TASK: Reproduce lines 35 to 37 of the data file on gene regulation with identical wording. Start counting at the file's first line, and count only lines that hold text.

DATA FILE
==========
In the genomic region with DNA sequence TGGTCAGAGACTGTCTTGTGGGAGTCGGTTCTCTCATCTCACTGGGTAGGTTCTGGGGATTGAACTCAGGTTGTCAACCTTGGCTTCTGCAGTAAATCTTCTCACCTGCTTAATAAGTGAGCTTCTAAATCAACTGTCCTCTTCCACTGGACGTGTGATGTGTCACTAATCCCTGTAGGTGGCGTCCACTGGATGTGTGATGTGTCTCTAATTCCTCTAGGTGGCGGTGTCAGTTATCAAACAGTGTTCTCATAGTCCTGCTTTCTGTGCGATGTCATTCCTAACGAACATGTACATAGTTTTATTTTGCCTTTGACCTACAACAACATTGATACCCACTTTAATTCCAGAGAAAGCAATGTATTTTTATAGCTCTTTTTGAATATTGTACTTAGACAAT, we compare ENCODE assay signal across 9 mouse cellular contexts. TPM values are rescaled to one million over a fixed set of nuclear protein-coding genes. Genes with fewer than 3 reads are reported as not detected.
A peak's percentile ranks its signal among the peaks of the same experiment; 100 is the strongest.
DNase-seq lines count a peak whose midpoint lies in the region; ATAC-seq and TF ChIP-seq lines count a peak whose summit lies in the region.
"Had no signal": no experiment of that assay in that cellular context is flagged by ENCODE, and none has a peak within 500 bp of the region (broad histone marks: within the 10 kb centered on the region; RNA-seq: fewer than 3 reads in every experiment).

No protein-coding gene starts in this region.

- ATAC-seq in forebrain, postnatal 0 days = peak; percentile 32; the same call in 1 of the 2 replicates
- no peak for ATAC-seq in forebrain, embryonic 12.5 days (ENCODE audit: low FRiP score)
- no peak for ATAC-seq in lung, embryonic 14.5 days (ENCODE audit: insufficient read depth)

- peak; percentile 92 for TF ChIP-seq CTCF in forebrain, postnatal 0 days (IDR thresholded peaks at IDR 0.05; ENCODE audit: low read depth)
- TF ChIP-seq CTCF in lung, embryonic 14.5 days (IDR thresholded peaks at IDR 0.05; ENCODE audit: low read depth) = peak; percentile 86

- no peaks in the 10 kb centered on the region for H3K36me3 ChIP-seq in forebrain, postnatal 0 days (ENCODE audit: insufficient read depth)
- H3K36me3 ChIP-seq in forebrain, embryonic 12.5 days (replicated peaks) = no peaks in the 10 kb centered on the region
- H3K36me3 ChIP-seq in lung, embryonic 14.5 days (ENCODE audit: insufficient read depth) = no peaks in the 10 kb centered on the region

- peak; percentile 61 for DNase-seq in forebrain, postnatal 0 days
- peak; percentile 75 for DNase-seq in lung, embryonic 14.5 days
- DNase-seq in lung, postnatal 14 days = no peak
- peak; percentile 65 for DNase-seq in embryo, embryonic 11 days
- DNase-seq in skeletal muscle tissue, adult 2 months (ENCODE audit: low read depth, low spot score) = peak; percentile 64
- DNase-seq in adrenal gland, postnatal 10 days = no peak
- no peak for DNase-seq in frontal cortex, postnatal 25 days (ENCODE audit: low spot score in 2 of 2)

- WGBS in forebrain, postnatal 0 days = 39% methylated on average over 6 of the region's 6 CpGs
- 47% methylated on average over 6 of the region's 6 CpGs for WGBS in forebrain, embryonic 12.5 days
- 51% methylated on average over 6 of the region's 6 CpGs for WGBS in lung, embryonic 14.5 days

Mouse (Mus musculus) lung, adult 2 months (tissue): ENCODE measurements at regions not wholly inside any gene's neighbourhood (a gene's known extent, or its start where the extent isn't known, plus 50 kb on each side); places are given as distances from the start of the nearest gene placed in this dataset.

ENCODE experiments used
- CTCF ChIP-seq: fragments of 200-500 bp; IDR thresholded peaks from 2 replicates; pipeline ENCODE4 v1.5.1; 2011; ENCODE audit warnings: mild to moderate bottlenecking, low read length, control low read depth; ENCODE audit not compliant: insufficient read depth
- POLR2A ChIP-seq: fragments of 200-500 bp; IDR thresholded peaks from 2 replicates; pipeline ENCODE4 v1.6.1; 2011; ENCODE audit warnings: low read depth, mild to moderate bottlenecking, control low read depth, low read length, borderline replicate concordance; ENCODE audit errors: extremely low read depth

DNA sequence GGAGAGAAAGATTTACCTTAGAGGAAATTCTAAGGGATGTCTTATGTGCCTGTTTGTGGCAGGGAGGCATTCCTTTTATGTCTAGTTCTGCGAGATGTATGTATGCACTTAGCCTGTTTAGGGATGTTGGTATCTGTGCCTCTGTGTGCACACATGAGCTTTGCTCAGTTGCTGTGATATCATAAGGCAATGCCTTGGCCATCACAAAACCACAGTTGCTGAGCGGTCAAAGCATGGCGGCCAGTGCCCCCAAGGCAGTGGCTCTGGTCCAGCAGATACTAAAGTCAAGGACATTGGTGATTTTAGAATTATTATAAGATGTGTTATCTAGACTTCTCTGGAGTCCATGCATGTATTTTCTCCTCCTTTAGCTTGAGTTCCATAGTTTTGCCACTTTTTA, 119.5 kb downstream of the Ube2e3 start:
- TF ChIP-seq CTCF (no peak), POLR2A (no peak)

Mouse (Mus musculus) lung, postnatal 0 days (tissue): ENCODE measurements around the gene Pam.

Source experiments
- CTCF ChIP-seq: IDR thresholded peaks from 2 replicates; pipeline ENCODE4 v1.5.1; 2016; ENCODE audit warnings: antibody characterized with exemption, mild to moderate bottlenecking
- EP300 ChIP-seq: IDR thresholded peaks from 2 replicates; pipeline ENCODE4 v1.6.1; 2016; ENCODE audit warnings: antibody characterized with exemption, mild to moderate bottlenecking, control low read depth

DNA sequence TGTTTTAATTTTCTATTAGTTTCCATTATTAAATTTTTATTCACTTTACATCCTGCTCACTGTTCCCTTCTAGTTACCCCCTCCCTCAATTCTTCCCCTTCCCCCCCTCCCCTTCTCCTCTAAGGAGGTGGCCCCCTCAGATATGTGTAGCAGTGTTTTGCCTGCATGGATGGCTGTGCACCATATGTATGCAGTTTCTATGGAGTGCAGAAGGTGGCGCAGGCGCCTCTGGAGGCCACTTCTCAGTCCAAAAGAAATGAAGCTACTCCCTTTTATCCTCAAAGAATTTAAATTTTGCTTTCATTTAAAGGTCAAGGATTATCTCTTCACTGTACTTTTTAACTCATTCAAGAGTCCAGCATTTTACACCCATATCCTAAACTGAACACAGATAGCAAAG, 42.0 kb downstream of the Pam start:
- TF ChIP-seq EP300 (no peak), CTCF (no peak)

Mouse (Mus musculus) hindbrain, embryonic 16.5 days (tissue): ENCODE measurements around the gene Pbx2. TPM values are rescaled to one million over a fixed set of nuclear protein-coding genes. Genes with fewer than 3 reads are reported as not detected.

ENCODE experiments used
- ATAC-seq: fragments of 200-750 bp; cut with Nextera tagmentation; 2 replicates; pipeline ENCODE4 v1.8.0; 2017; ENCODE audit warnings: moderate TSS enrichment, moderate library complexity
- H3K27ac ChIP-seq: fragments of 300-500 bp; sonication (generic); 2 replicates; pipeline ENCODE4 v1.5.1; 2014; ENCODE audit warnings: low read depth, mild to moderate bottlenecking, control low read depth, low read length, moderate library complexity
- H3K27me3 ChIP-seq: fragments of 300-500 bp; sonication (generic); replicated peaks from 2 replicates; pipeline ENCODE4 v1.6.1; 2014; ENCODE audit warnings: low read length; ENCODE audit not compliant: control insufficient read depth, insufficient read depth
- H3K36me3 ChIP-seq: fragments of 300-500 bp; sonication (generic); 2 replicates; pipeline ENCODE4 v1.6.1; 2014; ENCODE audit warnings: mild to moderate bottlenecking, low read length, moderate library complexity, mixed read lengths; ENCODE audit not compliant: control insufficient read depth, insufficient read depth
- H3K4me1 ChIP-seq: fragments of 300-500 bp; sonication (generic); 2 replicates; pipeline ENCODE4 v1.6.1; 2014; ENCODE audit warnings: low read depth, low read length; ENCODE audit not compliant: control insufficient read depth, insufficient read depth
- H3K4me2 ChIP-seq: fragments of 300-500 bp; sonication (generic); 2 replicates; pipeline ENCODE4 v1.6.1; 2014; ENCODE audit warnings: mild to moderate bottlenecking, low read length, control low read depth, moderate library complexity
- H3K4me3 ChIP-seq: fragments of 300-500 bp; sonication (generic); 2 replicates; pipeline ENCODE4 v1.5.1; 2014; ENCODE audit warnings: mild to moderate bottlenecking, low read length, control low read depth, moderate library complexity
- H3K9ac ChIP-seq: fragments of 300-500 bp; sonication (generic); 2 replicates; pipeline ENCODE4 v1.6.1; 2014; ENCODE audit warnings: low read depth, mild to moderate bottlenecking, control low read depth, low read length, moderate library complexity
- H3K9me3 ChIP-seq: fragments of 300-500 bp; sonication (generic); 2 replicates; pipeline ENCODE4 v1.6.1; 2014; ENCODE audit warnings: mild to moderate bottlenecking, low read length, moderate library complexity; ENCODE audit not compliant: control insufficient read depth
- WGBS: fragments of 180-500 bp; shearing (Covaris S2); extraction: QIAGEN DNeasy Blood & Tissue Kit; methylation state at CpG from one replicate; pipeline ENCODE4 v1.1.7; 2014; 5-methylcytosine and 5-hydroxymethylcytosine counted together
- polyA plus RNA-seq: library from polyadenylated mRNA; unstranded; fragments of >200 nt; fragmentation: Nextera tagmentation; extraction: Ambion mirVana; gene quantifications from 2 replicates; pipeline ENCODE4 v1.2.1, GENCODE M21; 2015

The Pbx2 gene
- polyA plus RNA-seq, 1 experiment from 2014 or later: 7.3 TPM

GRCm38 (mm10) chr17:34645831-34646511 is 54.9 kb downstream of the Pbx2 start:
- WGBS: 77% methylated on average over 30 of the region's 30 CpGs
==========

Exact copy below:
- TF ChIP-seq EP300 (no peak), CTCF (no peak)

Mouse (Mus musculus) hindbrain, embryonic 16.5 days (tissue): ENCODE measurements around the gene Pbx2. TPM values are rescaled to one million over a fixed set of nuclear protein-coding genes. Genes with fewer than 3 reads are reported as not detected.

ENCODE experiments used